Aix is closely associated with that delightful old Mark Tapley of kings, Rene of Anjou, whose character has been hit off with such masterly fidelity by Sir Walter Scott in "Anne of Geierstein." Rene was born at Angers in 1409, and was the second son of Duke Louis II., of the junior house of Anjou, and of Iolanthe, daughter of king John of Aragon. He bore the title of Duke of Guise till his father's death. Louis II. had been adopted by Joanna of Naples, as her heir, and had been crowned king of Naples at Avignon by Clement VII., but was never able to obtain possession of his inheritance. After his death, in 1417, Rene's eldest brother, Louis III., succeeded to his titles and rights, and when he died without issue, in 1434, Anjou, Provence, and claims to Naples, Sicily and Jerusalem devolved on Rene, who had in the meantime acquired, by the death of an uncle, the Duchy of Bar, and, by right of his wife, laid claim to the Duchy of Lorraine.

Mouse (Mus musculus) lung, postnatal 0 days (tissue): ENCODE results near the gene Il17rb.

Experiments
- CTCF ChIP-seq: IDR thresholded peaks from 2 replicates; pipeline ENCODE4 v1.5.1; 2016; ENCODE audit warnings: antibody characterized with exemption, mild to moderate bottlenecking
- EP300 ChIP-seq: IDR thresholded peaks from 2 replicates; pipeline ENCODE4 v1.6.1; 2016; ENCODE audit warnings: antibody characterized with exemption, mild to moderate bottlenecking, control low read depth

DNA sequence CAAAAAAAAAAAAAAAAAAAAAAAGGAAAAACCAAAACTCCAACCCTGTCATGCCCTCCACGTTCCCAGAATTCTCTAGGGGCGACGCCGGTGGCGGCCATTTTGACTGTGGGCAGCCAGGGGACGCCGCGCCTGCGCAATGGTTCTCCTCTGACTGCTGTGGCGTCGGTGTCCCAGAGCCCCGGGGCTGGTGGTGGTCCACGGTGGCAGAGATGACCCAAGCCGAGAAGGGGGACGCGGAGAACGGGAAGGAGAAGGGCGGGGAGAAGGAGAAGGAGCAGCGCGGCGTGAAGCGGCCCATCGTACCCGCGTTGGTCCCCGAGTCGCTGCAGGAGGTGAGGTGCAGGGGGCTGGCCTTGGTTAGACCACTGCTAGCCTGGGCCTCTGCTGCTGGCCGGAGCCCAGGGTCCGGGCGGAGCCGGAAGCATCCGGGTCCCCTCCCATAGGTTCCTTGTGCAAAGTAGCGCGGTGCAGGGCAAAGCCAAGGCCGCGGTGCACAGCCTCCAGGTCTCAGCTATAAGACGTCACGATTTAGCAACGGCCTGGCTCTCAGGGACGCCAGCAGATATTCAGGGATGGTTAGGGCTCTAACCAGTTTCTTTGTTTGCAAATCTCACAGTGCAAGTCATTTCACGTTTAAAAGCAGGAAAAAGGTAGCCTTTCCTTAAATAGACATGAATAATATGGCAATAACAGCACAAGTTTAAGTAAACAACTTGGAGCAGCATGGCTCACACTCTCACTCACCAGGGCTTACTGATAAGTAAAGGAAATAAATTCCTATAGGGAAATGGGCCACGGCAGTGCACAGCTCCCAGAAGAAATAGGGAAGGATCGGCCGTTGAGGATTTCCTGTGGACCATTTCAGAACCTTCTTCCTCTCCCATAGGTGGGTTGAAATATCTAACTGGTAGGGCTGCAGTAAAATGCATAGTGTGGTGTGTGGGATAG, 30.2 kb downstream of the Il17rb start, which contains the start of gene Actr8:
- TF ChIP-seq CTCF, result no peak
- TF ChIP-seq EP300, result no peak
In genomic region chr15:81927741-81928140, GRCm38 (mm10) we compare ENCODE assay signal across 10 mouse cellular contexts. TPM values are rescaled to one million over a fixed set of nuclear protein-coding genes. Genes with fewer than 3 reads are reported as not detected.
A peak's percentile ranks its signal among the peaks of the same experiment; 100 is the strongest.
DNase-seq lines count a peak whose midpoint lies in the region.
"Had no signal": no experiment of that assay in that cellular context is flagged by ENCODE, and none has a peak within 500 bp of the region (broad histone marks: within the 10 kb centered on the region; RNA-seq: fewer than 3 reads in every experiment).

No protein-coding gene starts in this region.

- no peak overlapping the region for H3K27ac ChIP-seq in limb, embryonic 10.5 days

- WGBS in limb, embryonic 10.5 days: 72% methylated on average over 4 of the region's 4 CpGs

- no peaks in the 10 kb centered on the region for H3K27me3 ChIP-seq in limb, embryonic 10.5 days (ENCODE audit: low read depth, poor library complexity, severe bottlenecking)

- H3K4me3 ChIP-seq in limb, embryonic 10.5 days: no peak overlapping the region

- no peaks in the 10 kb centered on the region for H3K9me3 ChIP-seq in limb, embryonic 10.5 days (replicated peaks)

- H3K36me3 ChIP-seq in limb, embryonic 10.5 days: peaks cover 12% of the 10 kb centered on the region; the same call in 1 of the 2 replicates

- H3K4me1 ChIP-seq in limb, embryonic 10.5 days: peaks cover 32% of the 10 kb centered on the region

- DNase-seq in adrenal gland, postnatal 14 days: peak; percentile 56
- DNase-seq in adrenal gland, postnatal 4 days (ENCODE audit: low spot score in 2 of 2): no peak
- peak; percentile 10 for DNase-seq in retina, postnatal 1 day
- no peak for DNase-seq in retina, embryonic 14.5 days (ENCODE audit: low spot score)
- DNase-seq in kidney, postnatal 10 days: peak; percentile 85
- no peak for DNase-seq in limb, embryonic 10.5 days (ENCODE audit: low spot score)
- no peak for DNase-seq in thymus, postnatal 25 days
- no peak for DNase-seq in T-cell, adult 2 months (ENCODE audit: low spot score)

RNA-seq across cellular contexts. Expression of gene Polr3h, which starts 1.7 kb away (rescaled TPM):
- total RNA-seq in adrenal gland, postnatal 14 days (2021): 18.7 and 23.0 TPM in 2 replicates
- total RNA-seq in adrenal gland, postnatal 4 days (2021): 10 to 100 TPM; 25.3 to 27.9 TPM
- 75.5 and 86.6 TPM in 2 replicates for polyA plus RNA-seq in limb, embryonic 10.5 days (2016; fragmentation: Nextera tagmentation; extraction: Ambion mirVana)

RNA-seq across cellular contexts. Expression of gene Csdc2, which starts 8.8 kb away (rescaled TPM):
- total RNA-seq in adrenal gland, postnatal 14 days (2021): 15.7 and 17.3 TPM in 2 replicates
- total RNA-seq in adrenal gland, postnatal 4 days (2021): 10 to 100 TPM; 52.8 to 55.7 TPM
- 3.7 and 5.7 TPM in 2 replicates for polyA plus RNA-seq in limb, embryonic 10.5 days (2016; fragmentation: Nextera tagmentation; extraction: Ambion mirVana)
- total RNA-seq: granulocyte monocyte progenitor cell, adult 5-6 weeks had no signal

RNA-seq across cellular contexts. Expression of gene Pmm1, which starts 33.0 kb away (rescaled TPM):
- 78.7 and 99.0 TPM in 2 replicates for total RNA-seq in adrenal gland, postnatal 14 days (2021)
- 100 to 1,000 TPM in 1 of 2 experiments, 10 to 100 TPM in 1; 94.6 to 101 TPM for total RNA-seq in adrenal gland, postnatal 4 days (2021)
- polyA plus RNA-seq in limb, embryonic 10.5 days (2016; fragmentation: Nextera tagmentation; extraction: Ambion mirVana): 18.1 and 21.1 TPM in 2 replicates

When he desired to make these latter claims good, he was involved in war with his wife's kinsmen, and was taken prisoner and locked up at Dijon. Finally, the question of the right to the Duchy of Lorraine was referred to the decision of the Emperor Sigismund, who gave it in favour of Rene. His opponent, however, appealed to Philip of Burgundy, who summoned Rene to appear before him, and when he did not appear, ordered him to return to his prison, from which he had been released on parole. Rene at once submitted. Whilst he was in prison at Dijon, delegates from Naples arrived offering him the crown; but Duke Philip would not release him. Thereupon Rene transferred his rights provisionally to his wife, the Duchess Isabella, and she became regent of Naples, Sicily, Anjou, and Provence. She, however, soon found herself involved in war with the king of Aragon. In the meantime Rene managed to ransom himself for the sum of 400,000 gold florins (1437) and at once hasted to Naples. There, however, he found himself unable to make head against Alphonso of Aragon, and he was finally driven out, and obliged to return to Provence. He died at Aix on July 10, 1480.